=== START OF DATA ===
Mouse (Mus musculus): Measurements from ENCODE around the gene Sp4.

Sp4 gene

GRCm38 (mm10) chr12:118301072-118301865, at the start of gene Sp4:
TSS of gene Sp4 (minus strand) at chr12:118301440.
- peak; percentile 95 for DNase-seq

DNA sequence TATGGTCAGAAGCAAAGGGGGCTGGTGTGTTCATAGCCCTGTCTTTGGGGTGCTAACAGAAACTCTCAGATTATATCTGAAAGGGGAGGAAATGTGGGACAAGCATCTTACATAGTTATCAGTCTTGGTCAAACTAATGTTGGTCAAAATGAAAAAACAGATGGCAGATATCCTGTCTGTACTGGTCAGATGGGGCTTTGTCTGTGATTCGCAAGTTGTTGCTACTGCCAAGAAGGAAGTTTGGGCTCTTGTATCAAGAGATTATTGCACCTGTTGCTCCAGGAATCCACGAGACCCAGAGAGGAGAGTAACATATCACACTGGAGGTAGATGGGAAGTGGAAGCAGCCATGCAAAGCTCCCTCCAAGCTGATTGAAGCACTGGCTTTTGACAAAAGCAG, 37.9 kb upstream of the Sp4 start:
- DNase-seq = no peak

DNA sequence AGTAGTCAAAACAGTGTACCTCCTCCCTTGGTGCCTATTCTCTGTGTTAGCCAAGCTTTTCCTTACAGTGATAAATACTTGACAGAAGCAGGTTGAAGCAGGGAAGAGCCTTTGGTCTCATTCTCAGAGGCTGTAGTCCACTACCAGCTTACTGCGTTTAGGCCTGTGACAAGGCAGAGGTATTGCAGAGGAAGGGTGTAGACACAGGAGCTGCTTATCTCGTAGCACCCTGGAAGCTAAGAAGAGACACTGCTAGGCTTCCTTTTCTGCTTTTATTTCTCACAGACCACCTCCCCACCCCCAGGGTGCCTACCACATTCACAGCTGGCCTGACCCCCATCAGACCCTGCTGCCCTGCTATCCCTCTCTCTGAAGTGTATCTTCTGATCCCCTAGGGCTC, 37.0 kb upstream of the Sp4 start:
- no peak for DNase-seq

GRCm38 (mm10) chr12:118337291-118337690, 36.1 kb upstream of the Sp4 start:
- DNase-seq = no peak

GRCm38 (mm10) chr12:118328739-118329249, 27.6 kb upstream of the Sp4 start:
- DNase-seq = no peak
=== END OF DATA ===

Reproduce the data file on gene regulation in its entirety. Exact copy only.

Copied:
Mouse (Mus musculus): Measurements from ENCODE around the gene Sp4.

Sp4 gene

GRCm38 (mm10) chr12:118301072-118301865, at the start of gene Sp4:
TSS of gene Sp4 (minus strand) at chr12:118301440.
- peak; percentile 95 for DNase-seq

DNA sequence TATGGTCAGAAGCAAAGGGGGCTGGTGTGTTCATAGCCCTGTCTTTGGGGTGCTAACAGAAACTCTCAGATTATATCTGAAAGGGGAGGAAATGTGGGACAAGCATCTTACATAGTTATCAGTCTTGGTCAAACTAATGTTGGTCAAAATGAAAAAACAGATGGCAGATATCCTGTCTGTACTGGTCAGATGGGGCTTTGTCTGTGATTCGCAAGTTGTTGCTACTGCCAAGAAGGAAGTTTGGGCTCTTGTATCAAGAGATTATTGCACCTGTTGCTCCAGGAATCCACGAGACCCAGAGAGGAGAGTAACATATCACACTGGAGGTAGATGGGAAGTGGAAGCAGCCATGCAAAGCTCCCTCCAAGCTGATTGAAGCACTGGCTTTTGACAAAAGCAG, 37.9 kb upstream of the Sp4 start:
- DNase-seq = no peak

DNA sequence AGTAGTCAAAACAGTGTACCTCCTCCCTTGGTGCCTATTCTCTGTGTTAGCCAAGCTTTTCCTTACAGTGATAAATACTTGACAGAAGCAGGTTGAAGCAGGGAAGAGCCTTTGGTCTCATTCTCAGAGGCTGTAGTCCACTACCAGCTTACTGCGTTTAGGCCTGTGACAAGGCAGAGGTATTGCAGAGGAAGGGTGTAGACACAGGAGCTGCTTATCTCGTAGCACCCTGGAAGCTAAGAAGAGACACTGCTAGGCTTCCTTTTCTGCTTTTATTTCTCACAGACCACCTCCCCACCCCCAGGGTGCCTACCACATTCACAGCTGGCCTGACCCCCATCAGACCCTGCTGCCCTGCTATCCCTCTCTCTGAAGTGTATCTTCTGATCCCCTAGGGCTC, 37.0 kb upstream of the Sp4 start:
- no peak for DNase-seq

GRCm38 (mm10) chr12:118337291-118337690, 36.1 kb upstream of the Sp4 start:
- DNase-seq = no peak

GRCm38 (mm10) chr12:118328739-118329249, 27.6 kb upstream of the Sp4 start:
- DNase-seq = no peak